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A garden office

The garden office part 1: Planning and rates


Helen Thornley tackles the tax matters and other practical legal issues that may arise when a business operates from a pod building in the garden. It’s a big topic, so this is the first of a series of articles.

4th Dec 2020
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Homeworking has its perks and downsides, but the one of the keys to success is working out how to accommodate it on a sustainable basis. For some, the solution to space and family interruptions might be some form of garden office pod.

Planning matters

The idea of working in the garden is not a new concept. Roahl Dahl wrote his books in a hut built of bricks at the bottom of his garden. Constructed in the 1950s, Dahl’s writing hut cost the princely sum of £80. More recently, the ‘shepherd’s hut’ that David Cameron was reported to have completed his literary endeavours in was estimated to have cost in the region of £25,000.

In these articles I’m going to look at the new trend for free-standing garden office pods, rather than the bricks and mortar approach adopted by Dahl. I’m also assuming that the individual who is planning on constructing or installing the pod will use it to run their own business, either as a sole trader, partner, or as a director of a limited company.  So I will examine the potential tax reliefs for their business.

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Replies (6)

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By jford
05th Dec 2020 11:06

Thanks Helen. That’s really useful. I’m looking forward to part 2.

Thanks (4)
By Rgab1947
07th Dec 2020 10:09

‘incidental to the enjoyment of the dwelling house’.

I can assure anybody that me having a garden office will certainly make me and my wife enjoy the house more. I tried using a bedroom. I wanted to stay married so got a garden office.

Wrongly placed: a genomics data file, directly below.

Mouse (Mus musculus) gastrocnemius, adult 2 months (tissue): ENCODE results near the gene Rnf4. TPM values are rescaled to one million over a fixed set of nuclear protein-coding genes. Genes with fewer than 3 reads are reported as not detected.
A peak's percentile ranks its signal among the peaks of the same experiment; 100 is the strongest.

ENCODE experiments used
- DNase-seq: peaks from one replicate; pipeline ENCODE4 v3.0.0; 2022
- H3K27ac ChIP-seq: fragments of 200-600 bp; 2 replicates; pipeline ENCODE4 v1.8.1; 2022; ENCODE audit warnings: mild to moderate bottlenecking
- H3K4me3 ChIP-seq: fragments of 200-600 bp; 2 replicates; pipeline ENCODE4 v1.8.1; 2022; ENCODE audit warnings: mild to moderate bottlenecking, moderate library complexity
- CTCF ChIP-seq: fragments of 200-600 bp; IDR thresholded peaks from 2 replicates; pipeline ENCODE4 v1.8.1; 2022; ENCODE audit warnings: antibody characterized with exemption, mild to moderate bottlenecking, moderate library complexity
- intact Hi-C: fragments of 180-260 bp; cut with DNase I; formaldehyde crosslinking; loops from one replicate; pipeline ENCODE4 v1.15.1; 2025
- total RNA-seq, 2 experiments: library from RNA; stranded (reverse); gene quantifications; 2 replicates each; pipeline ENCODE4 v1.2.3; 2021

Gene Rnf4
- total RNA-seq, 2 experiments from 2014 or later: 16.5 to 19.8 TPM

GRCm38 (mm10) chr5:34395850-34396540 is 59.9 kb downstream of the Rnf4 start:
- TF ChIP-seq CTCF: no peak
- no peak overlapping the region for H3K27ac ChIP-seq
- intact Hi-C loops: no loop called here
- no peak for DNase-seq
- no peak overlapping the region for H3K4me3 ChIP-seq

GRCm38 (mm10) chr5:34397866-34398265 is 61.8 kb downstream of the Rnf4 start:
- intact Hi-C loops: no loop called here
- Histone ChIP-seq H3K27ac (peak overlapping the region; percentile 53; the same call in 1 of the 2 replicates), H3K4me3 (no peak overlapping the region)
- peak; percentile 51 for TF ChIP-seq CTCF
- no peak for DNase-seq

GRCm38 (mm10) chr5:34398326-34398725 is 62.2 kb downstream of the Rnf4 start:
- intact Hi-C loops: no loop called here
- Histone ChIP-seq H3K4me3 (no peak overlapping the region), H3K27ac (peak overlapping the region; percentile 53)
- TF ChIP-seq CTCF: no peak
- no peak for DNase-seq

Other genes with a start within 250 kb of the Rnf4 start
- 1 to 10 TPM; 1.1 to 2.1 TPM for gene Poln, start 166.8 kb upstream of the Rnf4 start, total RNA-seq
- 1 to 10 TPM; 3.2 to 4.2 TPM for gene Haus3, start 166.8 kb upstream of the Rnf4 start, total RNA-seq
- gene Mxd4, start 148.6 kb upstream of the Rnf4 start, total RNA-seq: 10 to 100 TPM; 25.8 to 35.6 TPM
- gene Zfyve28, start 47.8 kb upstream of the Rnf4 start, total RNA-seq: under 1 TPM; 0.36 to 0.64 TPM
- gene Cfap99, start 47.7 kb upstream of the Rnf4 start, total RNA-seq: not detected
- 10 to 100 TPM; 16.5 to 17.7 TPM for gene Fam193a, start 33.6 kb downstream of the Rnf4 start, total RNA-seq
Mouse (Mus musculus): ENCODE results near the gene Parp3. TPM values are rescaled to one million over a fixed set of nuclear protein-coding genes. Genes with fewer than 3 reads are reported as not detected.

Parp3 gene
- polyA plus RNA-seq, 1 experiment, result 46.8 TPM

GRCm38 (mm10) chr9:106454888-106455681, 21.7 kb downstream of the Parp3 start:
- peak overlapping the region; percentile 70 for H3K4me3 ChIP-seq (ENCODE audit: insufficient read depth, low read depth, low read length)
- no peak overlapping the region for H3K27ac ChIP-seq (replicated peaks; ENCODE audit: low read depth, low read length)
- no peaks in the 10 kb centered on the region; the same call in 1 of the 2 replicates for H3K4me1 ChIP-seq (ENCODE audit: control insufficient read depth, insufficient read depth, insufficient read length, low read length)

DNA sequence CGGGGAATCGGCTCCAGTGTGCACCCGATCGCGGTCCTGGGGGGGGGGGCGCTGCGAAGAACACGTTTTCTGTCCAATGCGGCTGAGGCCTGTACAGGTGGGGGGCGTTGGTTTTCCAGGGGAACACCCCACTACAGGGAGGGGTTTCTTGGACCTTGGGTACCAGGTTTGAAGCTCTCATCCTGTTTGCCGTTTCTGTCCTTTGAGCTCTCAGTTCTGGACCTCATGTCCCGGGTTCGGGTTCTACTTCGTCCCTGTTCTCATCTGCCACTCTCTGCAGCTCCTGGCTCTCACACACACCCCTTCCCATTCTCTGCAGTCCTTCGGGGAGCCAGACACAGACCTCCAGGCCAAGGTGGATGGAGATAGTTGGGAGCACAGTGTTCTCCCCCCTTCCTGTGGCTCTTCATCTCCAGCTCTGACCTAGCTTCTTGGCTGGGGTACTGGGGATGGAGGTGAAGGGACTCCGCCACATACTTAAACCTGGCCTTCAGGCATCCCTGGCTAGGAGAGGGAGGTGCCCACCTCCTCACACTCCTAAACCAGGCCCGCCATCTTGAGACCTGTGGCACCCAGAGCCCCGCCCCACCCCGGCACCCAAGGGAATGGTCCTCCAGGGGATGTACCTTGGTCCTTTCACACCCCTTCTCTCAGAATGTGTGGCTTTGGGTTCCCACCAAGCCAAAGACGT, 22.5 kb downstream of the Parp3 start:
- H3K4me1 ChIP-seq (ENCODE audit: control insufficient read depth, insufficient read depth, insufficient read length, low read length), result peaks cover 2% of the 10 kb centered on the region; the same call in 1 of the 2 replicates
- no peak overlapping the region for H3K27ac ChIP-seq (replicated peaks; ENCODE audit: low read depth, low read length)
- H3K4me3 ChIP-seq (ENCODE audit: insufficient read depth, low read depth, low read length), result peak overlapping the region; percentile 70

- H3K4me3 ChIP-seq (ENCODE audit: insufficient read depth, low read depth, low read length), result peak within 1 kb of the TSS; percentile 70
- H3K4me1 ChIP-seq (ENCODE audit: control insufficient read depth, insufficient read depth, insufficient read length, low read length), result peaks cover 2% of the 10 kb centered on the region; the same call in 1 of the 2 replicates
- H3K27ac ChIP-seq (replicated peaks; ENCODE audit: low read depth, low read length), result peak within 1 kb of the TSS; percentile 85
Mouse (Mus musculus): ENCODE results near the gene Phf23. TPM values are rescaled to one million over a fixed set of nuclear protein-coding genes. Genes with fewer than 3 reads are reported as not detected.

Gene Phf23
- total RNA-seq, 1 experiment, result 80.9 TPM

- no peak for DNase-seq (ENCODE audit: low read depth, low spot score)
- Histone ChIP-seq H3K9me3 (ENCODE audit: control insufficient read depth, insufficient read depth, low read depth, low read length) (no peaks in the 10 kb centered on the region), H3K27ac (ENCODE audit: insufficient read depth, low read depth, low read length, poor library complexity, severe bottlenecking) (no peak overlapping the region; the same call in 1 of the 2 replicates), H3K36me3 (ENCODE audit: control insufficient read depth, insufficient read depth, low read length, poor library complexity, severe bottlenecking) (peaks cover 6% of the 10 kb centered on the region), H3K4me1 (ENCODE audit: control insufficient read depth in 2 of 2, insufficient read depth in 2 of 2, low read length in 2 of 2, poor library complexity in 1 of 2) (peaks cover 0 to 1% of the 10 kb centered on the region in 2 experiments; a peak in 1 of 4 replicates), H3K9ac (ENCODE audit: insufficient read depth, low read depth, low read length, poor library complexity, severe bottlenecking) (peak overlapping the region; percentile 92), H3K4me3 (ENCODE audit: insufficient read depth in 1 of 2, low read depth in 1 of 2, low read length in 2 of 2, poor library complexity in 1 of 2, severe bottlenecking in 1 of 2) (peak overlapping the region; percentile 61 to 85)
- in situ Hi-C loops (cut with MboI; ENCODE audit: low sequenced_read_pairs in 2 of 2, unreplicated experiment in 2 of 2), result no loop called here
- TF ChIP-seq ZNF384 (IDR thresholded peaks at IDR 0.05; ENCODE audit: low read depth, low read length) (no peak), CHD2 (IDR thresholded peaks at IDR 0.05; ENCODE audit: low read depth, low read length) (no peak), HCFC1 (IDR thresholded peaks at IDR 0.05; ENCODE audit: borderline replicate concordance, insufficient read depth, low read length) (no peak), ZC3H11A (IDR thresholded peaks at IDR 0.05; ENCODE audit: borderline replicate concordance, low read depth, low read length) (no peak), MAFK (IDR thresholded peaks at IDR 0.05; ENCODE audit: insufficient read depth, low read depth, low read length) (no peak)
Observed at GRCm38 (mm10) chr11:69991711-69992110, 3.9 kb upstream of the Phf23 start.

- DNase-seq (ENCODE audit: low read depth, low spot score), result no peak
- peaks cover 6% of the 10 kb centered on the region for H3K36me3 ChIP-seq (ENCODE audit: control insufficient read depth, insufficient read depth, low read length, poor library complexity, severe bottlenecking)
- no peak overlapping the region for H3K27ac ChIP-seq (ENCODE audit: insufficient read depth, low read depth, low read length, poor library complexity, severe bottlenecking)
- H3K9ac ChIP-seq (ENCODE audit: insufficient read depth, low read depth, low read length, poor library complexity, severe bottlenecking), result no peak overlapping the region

Its petty bureaucracy at it again.

I can understand if you have staff (Heh WFH is the idea) but for me going stir crazy with WFH in my garden office the last thing I need is a council official arguing business rates.

Its the new norm WFH in a garden office.

Thanks (1)
By markabacus
07th Dec 2020 11:08

Thanks from me too Helen. Also looking forwrd to part II

Right coffee break over back t work those tax rtns won't do themselves LOL

Thanks (0)
By LGrainger
07th Dec 2020 12:08

It is always worth checking out the planning position, particularly in a suburban area, where objections by neighbouring proprietors are more common.

The nature and scale of the building can also have a positive (not necessarily a matter of common sense) or a negative impact, if you come to resell your home.

For example just a few years down the road, an ill-maintained wooden structure (no matter how costly, initially) can deteriorate from asset-to-eyesore.

Then there can be removal costs. For example, ageing Portakabin-type buildings can be very expensive to remove, particularly if they have become hemmed in by trees and require an expensive crane (and insurance) to lift them. Even in our rural area on a flat site, it cost me approximately £1000 to have a substantial mobile home (used for stable staff) removed and disposed of. This type of building can be temptingly cheap to buy, simply because of removal and re-siting costs.

But worst of all for a suburban seller, the type of warranties that are now demanded by purchasers and their mortgage funders, coupled with the uncertainty of not having planning consent , can cause delays and uncertainty in completing transactions. So keep it as small as possible and make sure you can exhibit the required consents.

Thanks (0)
By cfield
08th Dec 2020 10:10

Last time I looked at business rates for home offices, they were exempt unless a) it was specially adapted for business use (which excludes broadband connections), b) there is no public access, and c) the room retains some domestic use. The latter is also relevant for CGT purposes, assuming it is owned by the householder, not his/her company.

As I see it, so long as you use it strictly as a home office (no employees, no deliveries, no customers) keep some domestic use (just put in a TV or a bike), and don't turn it into a workshop, you should be OK on planning permission, business rates and CGT.

Thanks (1)
By Justin Bryant
08th Dec 2020 13:01

Jeffery Archer wrote his novels in a funny folly type building in his garden at Grantchester. I once visited him there and he explained it all to me (before he got jailed I think). I guess it's always been popular with arty types.

I never liked Roahl Dahl novels as I got him confused with Gerald Durrell who wrote a very boring book that I was forced to read at school. Interestingly I saw in the news recently that I had a proper reason to dislike RD all along.

Thanks (0)